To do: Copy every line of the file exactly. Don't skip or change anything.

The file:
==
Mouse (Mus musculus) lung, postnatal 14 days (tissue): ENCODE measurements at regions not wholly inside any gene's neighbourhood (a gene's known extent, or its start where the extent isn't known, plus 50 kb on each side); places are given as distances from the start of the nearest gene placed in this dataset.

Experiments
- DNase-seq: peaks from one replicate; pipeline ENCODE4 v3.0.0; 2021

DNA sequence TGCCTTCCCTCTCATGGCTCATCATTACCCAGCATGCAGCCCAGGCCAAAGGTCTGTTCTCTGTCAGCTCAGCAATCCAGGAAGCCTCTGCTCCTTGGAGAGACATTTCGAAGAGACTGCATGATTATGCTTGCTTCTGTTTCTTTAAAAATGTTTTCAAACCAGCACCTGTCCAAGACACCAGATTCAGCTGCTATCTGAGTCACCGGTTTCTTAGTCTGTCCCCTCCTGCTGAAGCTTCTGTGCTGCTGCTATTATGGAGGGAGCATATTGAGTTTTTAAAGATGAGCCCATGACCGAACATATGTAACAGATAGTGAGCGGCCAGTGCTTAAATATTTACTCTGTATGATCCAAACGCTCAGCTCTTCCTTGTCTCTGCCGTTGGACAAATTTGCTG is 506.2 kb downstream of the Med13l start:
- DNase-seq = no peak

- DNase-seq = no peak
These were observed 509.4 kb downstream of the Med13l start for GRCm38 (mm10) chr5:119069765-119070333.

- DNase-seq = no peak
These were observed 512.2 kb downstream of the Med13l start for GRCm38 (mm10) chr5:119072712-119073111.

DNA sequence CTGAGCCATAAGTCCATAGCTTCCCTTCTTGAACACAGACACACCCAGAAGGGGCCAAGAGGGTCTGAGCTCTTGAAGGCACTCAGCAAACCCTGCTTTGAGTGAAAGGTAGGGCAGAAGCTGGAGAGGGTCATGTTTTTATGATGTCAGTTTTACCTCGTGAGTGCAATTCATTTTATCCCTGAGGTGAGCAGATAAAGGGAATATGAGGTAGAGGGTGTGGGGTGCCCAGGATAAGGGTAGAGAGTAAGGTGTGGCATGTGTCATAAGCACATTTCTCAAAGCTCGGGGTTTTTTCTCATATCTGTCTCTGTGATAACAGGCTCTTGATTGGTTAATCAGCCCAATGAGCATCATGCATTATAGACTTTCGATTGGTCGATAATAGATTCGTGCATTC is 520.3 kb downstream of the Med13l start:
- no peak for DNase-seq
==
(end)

Mouse (Mus musculus) lung, postnatal 14 days (tissue): ENCODE measurements at regions not wholly inside any gene's neighbourhood (a gene's known extent, or its start where the extent isn't known, plus 50 kb on each side); places are given as distances from the start of the nearest gene placed in this dataset.

Experiments
- DNase-seq: peaks from one replicate; pipeline ENCODE4 v3.0.0; 2021

DNA sequence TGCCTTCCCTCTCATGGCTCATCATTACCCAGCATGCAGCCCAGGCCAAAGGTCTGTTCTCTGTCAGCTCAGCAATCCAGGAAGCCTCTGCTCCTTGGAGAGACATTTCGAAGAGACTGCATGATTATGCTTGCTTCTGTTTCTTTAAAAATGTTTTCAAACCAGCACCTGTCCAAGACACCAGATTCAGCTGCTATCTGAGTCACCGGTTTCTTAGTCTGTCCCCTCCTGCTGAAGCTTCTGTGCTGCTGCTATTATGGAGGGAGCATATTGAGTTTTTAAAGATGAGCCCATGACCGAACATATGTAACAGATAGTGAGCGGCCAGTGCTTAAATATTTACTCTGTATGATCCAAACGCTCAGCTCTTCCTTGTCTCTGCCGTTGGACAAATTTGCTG is 506.2 kb downstream of the Med13l start:
- DNase-seq = no peak

- DNase-seq = no peak
These were observed 509.4 kb downstream of the Med13l start for GRCm38 (mm10) chr5:119069765-119070333.

- DNase-seq = no peak
These were observed 512.2 kb downstream of the Med13l start for GRCm38 (mm10) chr5:119072712-119073111.

DNA sequence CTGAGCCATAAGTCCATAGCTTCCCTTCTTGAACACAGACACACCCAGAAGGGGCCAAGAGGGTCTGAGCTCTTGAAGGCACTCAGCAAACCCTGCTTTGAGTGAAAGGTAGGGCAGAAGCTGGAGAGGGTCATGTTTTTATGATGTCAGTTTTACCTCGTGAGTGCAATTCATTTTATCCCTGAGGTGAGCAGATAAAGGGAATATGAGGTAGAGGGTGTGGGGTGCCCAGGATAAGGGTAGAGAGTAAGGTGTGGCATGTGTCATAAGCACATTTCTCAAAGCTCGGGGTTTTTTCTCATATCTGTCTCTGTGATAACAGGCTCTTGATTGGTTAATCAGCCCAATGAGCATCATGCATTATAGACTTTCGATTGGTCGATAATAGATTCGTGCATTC is 520.3 kb downstream of the Med13l start:
- no peak for DNase-seq